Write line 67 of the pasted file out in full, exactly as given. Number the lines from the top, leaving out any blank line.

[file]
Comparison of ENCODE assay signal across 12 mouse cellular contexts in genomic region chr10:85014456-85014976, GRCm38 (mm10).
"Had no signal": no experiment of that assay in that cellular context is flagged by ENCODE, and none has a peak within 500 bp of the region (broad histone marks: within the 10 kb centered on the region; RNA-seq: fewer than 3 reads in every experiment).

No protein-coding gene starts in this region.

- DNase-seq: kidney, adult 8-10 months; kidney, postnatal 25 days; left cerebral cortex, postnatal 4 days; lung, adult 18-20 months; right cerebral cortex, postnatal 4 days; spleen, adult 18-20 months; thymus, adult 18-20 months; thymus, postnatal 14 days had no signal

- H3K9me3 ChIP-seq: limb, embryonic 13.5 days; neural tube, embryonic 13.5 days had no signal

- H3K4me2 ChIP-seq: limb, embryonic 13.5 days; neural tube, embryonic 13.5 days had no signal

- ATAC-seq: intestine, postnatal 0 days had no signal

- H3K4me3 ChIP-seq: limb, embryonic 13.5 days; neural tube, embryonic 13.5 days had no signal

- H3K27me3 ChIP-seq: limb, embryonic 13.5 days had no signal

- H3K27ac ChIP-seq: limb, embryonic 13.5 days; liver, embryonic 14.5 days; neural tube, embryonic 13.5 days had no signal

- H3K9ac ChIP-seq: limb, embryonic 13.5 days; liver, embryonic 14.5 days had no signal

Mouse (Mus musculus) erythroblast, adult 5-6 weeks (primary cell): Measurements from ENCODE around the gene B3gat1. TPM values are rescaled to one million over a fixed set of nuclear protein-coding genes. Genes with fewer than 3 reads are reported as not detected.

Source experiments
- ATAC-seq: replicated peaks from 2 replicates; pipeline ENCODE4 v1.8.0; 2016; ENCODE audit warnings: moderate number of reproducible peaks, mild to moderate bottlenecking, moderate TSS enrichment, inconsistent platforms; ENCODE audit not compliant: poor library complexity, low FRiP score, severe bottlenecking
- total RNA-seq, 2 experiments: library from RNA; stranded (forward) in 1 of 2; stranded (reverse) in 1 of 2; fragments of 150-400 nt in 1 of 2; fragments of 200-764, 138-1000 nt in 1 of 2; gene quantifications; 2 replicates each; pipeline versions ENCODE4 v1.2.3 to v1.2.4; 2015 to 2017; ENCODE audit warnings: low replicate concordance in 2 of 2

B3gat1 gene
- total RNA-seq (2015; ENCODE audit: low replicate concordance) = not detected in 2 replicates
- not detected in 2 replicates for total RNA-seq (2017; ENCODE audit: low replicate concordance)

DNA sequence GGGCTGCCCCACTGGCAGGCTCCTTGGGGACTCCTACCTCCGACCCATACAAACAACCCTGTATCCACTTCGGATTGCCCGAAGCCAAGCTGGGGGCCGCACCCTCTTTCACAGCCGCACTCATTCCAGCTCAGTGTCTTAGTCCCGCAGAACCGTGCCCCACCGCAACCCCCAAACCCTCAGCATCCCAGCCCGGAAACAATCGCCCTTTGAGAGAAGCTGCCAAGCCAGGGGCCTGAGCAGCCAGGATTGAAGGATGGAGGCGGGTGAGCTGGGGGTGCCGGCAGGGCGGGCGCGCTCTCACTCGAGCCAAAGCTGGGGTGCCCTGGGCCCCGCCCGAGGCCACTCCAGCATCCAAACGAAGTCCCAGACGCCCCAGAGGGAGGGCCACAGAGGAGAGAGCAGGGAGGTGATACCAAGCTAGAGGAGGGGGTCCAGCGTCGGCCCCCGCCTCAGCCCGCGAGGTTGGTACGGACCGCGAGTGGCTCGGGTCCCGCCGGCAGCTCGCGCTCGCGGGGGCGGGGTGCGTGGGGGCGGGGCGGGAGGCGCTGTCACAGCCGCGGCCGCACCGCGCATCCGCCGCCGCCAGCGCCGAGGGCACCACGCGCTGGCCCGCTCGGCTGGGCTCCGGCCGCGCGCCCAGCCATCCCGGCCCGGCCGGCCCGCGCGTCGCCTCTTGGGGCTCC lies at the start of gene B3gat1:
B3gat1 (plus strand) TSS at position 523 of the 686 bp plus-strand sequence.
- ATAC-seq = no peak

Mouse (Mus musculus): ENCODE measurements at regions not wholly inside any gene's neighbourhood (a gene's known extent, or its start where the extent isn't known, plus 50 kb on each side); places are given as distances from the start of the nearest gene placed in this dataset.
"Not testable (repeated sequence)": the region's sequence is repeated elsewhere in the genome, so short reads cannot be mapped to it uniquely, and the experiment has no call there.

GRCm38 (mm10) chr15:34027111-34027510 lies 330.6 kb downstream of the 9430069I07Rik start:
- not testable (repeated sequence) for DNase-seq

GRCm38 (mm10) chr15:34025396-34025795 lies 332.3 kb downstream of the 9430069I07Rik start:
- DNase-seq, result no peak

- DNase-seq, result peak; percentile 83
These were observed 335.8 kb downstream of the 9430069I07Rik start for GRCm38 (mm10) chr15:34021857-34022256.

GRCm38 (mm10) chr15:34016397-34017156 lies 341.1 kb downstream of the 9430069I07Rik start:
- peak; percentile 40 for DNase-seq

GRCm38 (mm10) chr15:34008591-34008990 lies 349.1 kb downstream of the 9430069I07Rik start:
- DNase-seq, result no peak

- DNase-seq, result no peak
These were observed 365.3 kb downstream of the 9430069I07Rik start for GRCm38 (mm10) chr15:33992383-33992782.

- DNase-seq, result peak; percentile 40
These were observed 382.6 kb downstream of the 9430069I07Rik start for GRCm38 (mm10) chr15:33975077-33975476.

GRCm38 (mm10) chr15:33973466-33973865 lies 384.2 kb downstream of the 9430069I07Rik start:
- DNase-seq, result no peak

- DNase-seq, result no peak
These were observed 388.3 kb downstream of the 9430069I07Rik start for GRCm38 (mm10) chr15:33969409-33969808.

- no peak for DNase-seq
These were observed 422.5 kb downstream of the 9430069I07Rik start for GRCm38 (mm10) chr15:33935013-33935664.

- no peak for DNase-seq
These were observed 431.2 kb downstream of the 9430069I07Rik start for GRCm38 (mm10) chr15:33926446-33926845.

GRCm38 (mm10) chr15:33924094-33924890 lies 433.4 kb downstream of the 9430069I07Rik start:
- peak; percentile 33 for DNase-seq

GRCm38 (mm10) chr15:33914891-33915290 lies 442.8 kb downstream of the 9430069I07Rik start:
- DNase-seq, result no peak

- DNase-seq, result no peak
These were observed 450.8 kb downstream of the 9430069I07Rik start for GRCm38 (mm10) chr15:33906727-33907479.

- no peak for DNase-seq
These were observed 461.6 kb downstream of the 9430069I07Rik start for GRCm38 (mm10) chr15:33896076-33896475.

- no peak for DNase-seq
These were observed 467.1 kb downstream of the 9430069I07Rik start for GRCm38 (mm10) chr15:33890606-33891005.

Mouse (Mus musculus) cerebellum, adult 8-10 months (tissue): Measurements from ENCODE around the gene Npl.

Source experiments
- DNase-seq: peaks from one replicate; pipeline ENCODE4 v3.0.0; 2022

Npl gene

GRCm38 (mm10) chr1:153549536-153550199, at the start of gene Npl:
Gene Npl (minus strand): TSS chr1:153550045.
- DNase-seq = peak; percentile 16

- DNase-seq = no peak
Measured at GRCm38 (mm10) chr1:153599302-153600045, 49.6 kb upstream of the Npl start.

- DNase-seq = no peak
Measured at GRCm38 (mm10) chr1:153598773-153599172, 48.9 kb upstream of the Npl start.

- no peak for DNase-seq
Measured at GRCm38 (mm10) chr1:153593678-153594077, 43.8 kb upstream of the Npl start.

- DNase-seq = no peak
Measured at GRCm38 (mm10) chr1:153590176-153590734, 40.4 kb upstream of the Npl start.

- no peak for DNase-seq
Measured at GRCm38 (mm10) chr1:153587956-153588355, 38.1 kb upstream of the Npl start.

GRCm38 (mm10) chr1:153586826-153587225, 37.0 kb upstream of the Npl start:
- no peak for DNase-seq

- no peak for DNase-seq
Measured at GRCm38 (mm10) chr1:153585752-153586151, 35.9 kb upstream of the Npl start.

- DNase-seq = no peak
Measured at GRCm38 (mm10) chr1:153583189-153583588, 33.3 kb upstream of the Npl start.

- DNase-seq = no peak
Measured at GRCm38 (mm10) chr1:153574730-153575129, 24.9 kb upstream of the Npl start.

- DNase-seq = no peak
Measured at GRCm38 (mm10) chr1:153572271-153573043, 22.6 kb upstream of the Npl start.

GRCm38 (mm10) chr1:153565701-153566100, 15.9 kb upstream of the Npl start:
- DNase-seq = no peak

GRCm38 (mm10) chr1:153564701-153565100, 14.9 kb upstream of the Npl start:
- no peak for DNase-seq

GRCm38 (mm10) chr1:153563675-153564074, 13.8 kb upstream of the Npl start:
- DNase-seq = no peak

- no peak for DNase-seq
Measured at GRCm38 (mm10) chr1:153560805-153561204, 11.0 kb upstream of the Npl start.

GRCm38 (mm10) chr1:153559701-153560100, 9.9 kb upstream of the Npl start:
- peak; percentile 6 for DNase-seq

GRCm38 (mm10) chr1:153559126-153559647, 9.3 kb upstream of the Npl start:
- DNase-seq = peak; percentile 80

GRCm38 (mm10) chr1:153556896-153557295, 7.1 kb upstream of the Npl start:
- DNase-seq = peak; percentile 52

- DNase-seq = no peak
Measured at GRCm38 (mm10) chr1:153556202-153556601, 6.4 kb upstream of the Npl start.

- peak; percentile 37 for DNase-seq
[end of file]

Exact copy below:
- no peak for DNase-seq